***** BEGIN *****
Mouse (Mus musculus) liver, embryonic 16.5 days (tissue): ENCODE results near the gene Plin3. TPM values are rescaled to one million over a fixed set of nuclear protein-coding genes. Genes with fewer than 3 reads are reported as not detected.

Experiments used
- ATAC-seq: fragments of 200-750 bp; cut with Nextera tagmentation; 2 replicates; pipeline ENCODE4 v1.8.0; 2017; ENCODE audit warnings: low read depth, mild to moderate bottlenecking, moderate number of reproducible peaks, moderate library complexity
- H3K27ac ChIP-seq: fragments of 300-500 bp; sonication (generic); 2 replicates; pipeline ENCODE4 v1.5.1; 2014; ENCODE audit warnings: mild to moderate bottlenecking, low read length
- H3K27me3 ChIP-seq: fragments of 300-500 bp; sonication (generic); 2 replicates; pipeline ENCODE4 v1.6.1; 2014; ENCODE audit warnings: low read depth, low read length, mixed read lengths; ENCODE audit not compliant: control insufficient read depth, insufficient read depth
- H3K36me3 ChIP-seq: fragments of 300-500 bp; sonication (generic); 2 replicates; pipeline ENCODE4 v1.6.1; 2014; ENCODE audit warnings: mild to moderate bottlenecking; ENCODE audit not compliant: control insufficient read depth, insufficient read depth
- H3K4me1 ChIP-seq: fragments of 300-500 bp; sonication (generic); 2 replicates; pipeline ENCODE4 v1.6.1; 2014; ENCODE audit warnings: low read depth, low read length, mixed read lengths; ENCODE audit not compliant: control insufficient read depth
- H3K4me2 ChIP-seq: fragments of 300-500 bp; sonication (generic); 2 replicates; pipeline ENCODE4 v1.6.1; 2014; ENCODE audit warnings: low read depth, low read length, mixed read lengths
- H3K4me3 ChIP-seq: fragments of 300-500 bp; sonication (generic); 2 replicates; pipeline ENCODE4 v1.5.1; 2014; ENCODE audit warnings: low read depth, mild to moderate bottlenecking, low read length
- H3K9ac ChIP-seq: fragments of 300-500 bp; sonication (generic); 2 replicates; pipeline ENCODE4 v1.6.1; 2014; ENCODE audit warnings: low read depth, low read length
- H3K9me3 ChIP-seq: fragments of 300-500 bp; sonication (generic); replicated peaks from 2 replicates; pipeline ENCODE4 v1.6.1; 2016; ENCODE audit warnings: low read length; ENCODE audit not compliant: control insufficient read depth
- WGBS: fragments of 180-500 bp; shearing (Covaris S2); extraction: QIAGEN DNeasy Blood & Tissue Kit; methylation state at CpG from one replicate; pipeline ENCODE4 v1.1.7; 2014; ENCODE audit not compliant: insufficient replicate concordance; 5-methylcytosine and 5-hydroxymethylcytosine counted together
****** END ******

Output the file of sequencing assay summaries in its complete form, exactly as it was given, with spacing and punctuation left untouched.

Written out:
Mouse (Mus musculus) liver, embryonic 16.5 days (tissue): ENCODE results near the gene Plin3. TPM values are rescaled to one million over a fixed set of nuclear protein-coding genes. Genes with fewer than 3 reads are reported as not detected.

Experiments used
- ATAC-seq: fragments of 200-750 bp; cut with Nextera tagmentation; 2 replicates; pipeline ENCODE4 v1.8.0; 2017; ENCODE audit warnings: low read depth, mild to moderate bottlenecking, moderate number of reproducible peaks, moderate library complexity
- H3K27ac ChIP-seq: fragments of 300-500 bp; sonication (generic); 2 replicates; pipeline ENCODE4 v1.5.1; 2014; ENCODE audit warnings: mild to moderate bottlenecking, low read length
- H3K27me3 ChIP-seq: fragments of 300-500 bp; sonication (generic); 2 replicates; pipeline ENCODE4 v1.6.1; 2014; ENCODE audit warnings: low read depth, low read length, mixed read lengths; ENCODE audit not compliant: control insufficient read depth, insufficient read depth
- H3K36me3 ChIP-seq: fragments of 300-500 bp; sonication (generic); 2 replicates; pipeline ENCODE4 v1.6.1; 2014; ENCODE audit warnings: mild to moderate bottlenecking; ENCODE audit not compliant: control insufficient read depth, insufficient read depth
- H3K4me1 ChIP-seq: fragments of 300-500 bp; sonication (generic); 2 replicates; pipeline ENCODE4 v1.6.1; 2014; ENCODE audit warnings: low read depth, low read length, mixed read lengths; ENCODE audit not compliant: control insufficient read depth
- H3K4me2 ChIP-seq: fragments of 300-500 bp; sonication (generic); 2 replicates; pipeline ENCODE4 v1.6.1; 2014; ENCODE audit warnings: low read depth, low read length, mixed read lengths
- H3K4me3 ChIP-seq: fragments of 300-500 bp; sonication (generic); 2 replicates; pipeline ENCODE4 v1.5.1; 2014; ENCODE audit warnings: low read depth, mild to moderate bottlenecking, low read length
- H3K9ac ChIP-seq: fragments of 300-500 bp; sonication (generic); 2 replicates; pipeline ENCODE4 v1.6.1; 2014; ENCODE audit warnings: low read depth, low read length
- H3K9me3 ChIP-seq: fragments of 300-500 bp; sonication (generic); replicated peaks from 2 replicates; pipeline ENCODE4 v1.6.1; 2016; ENCODE audit warnings: low read length; ENCODE audit not compliant: control insufficient read depth
- WGBS: fragments of 180-500 bp; shearing (Covaris S2); extraction: QIAGEN DNeasy Blood & Tissue Kit; methylation state at CpG from one replicate; pipeline ENCODE4 v1.1.7; 2014; ENCODE audit not compliant: insufficient replicate concordance; 5-methylcytosine and 5-hydroxymethylcytosine counted together